Leather says it's now a key part of the investigation to understand how Gabriel Wortman obtained his weapons, as well as a police uniform and a Ford Taurus that was painted in a fashion identical to a regular RCMP patrol car.
The 51-year-old denturist, whose business was in Halifax, began his killing spree in the small community of Portapique, about 40 kilometres west of Truro, late Saturday.
Also this ...
Infectious disease experts say provinces looking to relax restrictions related to COVID-19 need to consider their neighbours.
At least two provinces, Prince Edward Island and Saskatchewan, have lower case numbers and hope to ease measures put in place to control the spread in the coming weeks.
Dr. Craig Jenne, an infectious disease researcher at the University of Calgary, says easing restrictions in one province could present challenges for others.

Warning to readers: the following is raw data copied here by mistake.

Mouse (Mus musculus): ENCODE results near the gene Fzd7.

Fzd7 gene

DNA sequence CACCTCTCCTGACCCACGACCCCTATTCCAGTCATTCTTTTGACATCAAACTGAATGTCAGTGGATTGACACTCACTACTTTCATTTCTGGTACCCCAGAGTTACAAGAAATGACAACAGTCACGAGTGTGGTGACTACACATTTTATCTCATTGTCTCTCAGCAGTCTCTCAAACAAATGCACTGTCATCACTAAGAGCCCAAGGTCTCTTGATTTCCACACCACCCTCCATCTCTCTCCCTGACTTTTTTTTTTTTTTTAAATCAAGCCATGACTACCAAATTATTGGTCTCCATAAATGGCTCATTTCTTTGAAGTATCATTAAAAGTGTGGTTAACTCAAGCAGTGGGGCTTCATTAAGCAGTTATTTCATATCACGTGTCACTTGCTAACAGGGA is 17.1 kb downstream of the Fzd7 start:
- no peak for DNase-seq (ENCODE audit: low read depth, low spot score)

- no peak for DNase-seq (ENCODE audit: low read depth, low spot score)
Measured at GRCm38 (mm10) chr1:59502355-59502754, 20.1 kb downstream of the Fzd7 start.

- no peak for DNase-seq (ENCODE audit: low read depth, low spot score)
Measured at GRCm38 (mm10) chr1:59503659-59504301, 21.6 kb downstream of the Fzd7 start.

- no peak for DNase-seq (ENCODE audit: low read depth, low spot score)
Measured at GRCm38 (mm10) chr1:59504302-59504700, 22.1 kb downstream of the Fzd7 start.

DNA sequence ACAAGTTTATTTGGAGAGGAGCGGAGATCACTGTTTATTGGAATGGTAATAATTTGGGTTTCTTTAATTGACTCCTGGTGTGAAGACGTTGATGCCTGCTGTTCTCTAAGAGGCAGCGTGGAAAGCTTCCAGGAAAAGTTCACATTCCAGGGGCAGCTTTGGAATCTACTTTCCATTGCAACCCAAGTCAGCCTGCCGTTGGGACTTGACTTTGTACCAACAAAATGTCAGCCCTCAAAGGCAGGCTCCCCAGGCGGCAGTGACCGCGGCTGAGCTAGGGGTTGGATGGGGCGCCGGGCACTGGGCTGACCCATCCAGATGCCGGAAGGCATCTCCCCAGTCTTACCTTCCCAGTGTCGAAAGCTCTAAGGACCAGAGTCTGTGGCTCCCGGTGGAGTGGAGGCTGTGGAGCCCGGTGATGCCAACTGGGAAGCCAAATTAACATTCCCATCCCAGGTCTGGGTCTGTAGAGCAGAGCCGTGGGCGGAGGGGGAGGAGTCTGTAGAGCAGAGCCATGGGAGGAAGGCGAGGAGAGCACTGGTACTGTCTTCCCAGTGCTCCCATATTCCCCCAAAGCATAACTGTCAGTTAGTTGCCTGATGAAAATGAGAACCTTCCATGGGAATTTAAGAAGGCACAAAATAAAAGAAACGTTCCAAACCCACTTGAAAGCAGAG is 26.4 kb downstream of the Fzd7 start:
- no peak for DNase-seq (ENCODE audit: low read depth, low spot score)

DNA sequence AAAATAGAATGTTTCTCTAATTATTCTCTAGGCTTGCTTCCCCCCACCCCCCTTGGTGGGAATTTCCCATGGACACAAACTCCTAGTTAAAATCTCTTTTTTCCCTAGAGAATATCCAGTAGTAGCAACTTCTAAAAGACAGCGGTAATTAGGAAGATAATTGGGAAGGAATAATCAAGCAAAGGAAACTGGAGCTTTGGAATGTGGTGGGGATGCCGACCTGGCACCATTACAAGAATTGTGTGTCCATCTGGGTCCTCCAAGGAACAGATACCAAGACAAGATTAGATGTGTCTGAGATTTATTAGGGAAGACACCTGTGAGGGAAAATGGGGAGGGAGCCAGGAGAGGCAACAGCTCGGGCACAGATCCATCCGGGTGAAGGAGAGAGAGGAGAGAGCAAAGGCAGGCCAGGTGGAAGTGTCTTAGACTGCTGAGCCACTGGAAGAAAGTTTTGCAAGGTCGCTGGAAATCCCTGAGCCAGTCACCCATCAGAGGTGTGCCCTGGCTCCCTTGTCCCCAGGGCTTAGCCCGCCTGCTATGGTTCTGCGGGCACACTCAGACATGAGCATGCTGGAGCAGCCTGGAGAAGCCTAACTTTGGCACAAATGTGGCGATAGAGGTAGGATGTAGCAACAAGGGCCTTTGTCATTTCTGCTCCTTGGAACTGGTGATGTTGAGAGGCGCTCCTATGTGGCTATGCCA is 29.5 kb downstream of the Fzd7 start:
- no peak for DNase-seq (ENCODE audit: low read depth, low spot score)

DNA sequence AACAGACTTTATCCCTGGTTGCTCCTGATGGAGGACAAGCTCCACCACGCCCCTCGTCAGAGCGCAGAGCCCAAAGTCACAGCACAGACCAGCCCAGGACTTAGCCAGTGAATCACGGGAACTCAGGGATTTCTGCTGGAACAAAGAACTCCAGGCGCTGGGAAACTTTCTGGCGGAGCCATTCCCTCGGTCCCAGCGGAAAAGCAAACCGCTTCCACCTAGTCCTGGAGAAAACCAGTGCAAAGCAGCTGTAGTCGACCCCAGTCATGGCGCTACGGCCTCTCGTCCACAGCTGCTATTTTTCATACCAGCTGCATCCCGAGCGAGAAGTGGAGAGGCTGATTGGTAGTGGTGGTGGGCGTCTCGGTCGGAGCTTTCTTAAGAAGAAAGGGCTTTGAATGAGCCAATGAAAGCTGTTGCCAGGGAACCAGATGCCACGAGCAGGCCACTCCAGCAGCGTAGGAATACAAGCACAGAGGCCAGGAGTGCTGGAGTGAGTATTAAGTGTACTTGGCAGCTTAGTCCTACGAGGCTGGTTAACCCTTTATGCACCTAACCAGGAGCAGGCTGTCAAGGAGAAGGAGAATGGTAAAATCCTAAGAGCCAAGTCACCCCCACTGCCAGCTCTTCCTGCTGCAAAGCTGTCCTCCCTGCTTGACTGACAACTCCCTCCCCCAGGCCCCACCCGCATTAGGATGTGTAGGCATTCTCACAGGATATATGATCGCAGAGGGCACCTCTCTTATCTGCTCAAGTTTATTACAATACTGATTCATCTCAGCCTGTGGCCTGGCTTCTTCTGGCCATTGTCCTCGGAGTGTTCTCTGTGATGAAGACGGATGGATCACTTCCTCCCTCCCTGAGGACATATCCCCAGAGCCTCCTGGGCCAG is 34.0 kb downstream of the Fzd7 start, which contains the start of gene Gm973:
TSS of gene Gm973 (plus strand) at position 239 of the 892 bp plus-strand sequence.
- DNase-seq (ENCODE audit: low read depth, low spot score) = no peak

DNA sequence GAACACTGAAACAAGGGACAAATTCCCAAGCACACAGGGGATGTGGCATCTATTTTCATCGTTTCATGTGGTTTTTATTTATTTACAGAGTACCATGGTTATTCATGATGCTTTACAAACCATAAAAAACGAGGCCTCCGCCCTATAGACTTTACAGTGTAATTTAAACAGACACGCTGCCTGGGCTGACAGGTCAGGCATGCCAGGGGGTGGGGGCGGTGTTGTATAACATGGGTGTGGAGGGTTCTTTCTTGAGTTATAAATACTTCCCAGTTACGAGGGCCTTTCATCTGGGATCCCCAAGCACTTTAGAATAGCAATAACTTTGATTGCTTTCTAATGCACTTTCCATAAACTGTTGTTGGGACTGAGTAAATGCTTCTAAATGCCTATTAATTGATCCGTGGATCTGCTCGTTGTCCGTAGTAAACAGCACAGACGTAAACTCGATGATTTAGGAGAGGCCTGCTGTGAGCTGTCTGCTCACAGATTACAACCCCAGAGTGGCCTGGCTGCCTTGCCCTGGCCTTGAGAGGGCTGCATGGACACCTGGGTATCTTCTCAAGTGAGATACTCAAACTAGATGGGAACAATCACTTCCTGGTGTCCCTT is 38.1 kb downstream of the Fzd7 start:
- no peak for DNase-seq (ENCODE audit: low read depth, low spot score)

He notes there are no hard borders between provinces, particularly in Alberta, Saskatchewan and Manitoba.
Dr. Stephanie Smith, an associate professor in infectious diseases at the University of Alberta, says it may make sense for provinces with lower case numbers to let up on the measures.
But Smith and Jenne agree that those provinces must have robust testing and contact tracing so they can identify any new cases and prevent an outbreak.
COVID-19 in the U.S. ...
WASHINGTON — The Trump administration is shifting its message about the novel coronavirus.
For weeks federal officials have raised alarms about the dangers of exposure to the virus in their effort to persuade Americans to stay at home.
U.S. President Donald Trump is now aiming for a swift nationwide reopening and with that comes the challenge of convincing people it will be safe to resume their normal lives.
At the White House, officials believe they have entered a new chapter of the pandemic response, moving from crisis mode to sustained mitigation and management.